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Показать все книги автора/авторов: Child Lincoln, Preston Douglas

«Cold Vengeance», Douglas Preston и др.

Lincoln Child dedicates this book to his daughter, Veronica

Douglas Preston dedicates this book to Marguerite, Laura, and Oliver Preston



Cairn Barrow, Scotland

AS THEY MOUNTED THE BARREN SHOULDER of Beinn Dearg, the great stone lodge of Kilchurn vanished into the darkness, leaving only the soft yellow glow of its windows tingeing the misty air. Attaining the ridge, Judson Esterhazy and Special Agent Aloysius Pendergast paused and switched off their flashlights to listen. It was five o’clock in the morning, the cusp of first light: almost time for the stags to begin roaring.

Neither man spoke. The wind whispered through the grasses and moaned about the frost-fractured rocks while they waited. But nothing stirred.

“We’re early,” said Esterhazy at last.

“Perhaps,” murmured Pendergast.

Still they waited as the faintest gray light crept into the easternmost horizon, silhouetting the desolate peaks of the Grampian Mountains and casting a dreary pall over the surroundings. Slowly, the landscape around them began to materialize out of the darkness. The hunting lodge stood far behind them, turrets and ramparts of stone streaked with damp, surrounded by black fir trees, heavy and silent. Ahead rose the granite ramparts of Beinn Dearg itself, disappearing into the darkness above. A burn tumbled down its flanks, dropping into a series of waterfalls as it made its way to the black waters of Loch Duin, a thousand feet below, barely visible in the faint light. To their right and below lay the beginning of the great moorlands known as the Foulmire, overspread by rising tendrils of mist, which carried upward the faint smell of decomposition and swamp gas mingled with the sickly scent of overblooming heather.

Without a word, Pendergast reshouldered his rifle and began walking along the contour of the shoulder, heading slightly uphill. Esterhazy followed, his face shadowed and inscrutable under his deerstalker cap. As they climbed higher, the Foulmire came into direct view, the treacherous moors stretching to the horizon, bounded to the west by the vast black-sheeted waters of the great Inish Marshes.

After a few minutes, Pendergast halted and held up a hand.

“What is it?” Esterhazy asked.

The answer came, not from Pendergast, but in a strange sound echoing up from a hidden glen, alien and dreadful: the roar of a red stag in rut. It throbbed and bellowed, the echo resounding over the mountains and marshlands like the lost cry of the damned. It was a sound full of rage and aggression, as the stags roamed the fells and moorlands fighting one another, often to the death, over possession of a harem of hinds.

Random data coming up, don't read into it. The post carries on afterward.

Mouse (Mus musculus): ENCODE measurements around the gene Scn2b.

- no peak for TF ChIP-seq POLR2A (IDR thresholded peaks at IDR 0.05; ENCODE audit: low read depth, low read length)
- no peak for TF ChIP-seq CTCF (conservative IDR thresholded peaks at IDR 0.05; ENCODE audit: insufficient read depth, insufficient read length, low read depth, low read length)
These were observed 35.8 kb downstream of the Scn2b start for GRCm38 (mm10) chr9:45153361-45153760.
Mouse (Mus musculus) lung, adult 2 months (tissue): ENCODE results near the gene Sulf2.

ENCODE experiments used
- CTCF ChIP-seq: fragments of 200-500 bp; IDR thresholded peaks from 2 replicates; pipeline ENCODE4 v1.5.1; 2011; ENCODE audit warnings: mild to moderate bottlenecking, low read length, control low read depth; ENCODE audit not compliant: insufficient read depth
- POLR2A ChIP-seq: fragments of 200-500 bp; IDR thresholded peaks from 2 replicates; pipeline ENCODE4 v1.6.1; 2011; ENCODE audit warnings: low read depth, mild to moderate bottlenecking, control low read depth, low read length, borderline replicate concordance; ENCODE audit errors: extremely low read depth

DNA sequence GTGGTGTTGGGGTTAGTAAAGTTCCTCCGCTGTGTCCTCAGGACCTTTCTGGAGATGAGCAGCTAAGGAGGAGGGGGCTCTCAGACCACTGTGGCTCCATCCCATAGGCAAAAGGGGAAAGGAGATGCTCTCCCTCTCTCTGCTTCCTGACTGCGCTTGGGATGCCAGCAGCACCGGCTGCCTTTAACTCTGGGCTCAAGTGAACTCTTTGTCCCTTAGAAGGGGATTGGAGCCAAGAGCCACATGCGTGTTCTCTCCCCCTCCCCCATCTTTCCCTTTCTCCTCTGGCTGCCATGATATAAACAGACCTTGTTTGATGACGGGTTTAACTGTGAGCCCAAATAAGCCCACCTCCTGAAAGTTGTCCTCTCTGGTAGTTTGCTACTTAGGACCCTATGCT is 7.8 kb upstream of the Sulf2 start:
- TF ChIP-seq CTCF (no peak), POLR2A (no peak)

The roar was answered by a second, closer in, which came boiling up from the shores of the loch, and then yet another cry rose from a distant fold of land. The scattered bellowings, one after another, shook the landscape. The two listened in silence, noting each sound, marking its direction, timbre, and vigor.

Finally Esterhazy spoke, his voice barely audible over the wind. “The one in the glen, he’s a monster.”

No response from Pendergast.

“I say we go after him.”

“The one in the Mire,” murmured Pendergast, “is even larger.”

A silence. “Surely you know the rules of the lodge regarding entrance into the Mire.”

Pendergast made a short, dismissive gesture with a pale hand. “I am not one who is concerned with rules. Are you?”

Esterhazy compressed his lips, saying nothing.

They waited as a gray dawn bled suddenly red into the eastern sky and the light continued to creep over the stark Highland landscape. Far below, the Mire was now a wasteland of black pools and ribbons of marshy water, quaking bogs and heaving quickmire, interspersed among deceptive grassy meadows and tors of broken rock. Pendergast extracted a small spyglass from his pocket, pulled it open, and scanned the Mire. After a long moment, he passed the glass to Esterhazy. “He’s between the second and third tor, half a mile in. A rogue stag. No harem.”

Esterhazy peered intently. “Looks like a twelve-point rack on him.”

“Thirteen,” murmured Pendergast.

“The one in the glen would be much easier to stalk. Better cover for us. I’m not sure we have even the ghost of a chance of bagging the one in the Mire. Aside from the, ah, risks of going in there, it’ll see us a mile away.”

“We approach on a line of sight that passes through that second tor, keeping it between us and the stag. The wind is in our favor.”

“Even so, that’s treacherous ground in there.”

Pendergast turned to Esterhazy, gazing for a few awkward seconds into the high-domed, well-bred face. “Are you afraid, Judson?”

Esterhazy, momentarily taken aback, brushed off the comment with a forced chuckle. “Of course not. It’s just that I’m thinking of our chances of success. Why waste time in a fruitless pursuit all over the Mire when we have an equally fine stag waiting for us down there in the glen?”

Without responding, Pendergast delved into his pocket and extracted a one-pound coin. “Call it.”

“Heads,” said Esterhazy reluctantly.

Pendergast flipped the coin, caught it, slapped it on his sleeve. “Tails. The first shot is mine.”

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